The original charter school concept by educator Ray Budde was for groups of teachers to run under the jurisdiction of the local school board.
The National Alliance for Restructuring Education, based in Rochester, New York, will “apply principles of Total Quality Management,” learned from “America’s best corporations,” to classrooms.
The National Alliance for Restructuring Education now called the National Center on Education and the Economy and was originally the Carnegie Forum on Education and the NCEE’s CEO is Marc Tucker who wrote the 1986 report by A Nation Prepared: Teachers for the 21st Century.
Think high-stakes standards, over-focus on the school workforce connection, and degrading teacher preparation programs.
Former Education Secretary William Bennett will establish a network of quasi-private schools independent of school district authority. In Bennett’s schools, “principals will assume the role of C.E.O.” Bennett’s curriculums will be based on his own list of Great Books.
Bennett, education secretary under President Reagan, became one of the founders of K-12 Inc. Now Stride, an online company boasting full-year revenue in the range of $1.56 billion to $1.6 billion in public funds with proven poor results.
If ever there was a poor example of the market weeding out bad programs for children, Bennett’s program is it.
I have learned that Bill Bennett has been selected to be on Virginia Governor Glen Youngkin’s education transition team.
Here is an article Bennett co-authored with Richard Collins about student achievement in Virginia. Collins is the President of the Today Foundation and CEO of Istation heavily supportive of online learning.
At-risk youths will be offered not support services but a special effort at “character building.”
Republican character education assumes the negative in students.
The Democratic version of this is Social-Emotional Learning.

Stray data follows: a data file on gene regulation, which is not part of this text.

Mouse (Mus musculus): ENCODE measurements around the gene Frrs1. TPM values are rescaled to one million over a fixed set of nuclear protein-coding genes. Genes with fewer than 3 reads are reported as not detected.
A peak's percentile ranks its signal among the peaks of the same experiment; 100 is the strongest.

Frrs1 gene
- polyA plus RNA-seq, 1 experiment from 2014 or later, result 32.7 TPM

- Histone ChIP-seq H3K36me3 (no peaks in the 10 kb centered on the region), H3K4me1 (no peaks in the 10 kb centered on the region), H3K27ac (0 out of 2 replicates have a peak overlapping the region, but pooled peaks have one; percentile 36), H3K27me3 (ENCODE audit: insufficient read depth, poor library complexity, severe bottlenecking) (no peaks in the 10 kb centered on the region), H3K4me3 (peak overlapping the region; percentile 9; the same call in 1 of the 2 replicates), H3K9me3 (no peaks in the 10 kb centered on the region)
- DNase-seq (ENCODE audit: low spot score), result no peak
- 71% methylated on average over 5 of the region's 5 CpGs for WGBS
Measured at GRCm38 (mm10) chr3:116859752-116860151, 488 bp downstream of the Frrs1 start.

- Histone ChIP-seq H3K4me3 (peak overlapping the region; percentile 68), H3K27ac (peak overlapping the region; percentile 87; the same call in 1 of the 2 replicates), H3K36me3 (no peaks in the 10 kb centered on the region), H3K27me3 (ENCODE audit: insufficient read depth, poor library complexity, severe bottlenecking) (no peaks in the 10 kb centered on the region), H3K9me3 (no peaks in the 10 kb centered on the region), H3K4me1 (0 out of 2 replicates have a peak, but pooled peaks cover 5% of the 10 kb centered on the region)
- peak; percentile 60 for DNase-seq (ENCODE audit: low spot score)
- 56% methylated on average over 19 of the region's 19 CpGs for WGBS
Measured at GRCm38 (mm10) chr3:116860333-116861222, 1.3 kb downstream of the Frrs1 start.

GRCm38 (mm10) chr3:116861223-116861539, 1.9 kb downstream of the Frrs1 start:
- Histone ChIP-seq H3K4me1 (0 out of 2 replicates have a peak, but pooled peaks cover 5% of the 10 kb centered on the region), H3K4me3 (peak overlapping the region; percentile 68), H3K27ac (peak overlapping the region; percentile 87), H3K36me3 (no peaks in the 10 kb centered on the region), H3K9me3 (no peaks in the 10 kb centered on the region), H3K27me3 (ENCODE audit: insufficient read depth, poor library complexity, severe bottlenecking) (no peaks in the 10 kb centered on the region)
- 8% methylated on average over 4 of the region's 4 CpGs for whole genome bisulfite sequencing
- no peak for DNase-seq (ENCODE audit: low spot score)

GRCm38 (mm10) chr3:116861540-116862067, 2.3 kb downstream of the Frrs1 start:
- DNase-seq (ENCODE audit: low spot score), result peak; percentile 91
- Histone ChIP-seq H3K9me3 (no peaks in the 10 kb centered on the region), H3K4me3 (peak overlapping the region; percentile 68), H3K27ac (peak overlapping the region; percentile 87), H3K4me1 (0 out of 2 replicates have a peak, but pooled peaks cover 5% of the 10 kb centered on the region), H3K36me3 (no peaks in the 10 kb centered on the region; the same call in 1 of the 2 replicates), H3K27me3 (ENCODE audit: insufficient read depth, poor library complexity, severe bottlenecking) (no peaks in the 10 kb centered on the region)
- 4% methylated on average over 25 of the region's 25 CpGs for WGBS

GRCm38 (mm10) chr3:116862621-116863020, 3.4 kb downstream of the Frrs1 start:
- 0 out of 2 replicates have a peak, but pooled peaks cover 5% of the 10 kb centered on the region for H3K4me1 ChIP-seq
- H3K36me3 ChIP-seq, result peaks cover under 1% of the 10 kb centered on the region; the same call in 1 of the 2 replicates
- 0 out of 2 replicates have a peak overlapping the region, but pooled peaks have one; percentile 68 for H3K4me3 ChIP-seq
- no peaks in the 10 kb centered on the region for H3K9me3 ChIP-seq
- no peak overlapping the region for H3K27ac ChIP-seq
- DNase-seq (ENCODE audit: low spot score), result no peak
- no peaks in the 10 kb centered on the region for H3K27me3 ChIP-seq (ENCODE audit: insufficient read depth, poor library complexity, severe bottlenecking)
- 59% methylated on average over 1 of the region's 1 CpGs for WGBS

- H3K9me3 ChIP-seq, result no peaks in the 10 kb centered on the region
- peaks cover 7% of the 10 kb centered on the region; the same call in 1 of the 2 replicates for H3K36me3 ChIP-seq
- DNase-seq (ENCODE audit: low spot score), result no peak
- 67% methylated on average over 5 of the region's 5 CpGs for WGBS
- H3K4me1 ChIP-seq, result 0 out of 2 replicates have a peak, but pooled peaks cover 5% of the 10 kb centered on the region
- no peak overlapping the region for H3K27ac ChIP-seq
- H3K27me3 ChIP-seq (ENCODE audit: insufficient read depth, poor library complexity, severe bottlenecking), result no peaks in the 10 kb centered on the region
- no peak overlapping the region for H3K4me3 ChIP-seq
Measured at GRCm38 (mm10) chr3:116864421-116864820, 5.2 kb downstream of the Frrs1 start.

Both are controversial and poise the question, how much student behavior shaping is appropriate in public schools.
Perhaps most chilling, many of the plans approved by NASDC use technology, along with low-cost, nonprofessional classroom assistants, as a way of radically reducing the authority and presence of teachers.
Teachers were replaced by an Electronic Teaching Center and an engineering conglomerate and a military contractor.
Two elementary schools in Massachusetts emphasized a “pervasive use of the computer.”
Teachers worried about teacher-pupil ratios, but that wouldn’t be a problem with computers. Small classrooms aren’t necessary when you can plug a child onto a computer screen.
The Community Learning Centers of Minnesota point out that in their academies, ratios of personnel versus technology may “differ radically from those currently found in public schools.”
The authors draw their last conclusion:
All these high-tech plans implicitly disregard the power of teachers as professionals and students as thinkers.
In these schemes, teachers are conduits and cops, carrying information and enforcing rules.
Children are little more than receptacles, whose ability to contain the prescribed information can best be measured in an objective national knowledge test.
They believed these plans ignored the abundance of social science research showing that children learn best through daily interactions between teachers, students, and parents.
All these years later this plan has come far and America could lose its public schools and a great profession.
Spillane, M. and Shapiro, B. A small circle of friends Bush’s new American schools (New American Schools Development Corp.). The Nation. Sept. 21, 1992.
Rosenthal, B.M. (2018, Jan 11). Texas Illegally Excluded Thousands From Special Education, Federal Officials Say. The New York Times. Retrieved from https://www.nytimes.com/2018/01/11/us/texas-special-education.html.
Will, M. Efforts to Toughen Teacher Evaluations Show No Positive Impact on Students. Education Week. November 29, 2021. Retrieved from https://www.edweek.org/teaching-learning/efforts-to-toughen-teacher-evaluations-show-no-positive-impact-on-students/2021/11.
Strauss, V. (2014, Netflix’s Reed Hastings has a big idea: Kill elected school boards. The Washington Post. Retrieved from https://www.washingtonpost.com/news/answer-sheet/wp/2014/03/14/netflixs-reed-hastings-has-a-big-idea-kill-elected-school-boards/.
This is also an especially important article. Educational system stretched beyond capacity fails students | The Seattle Times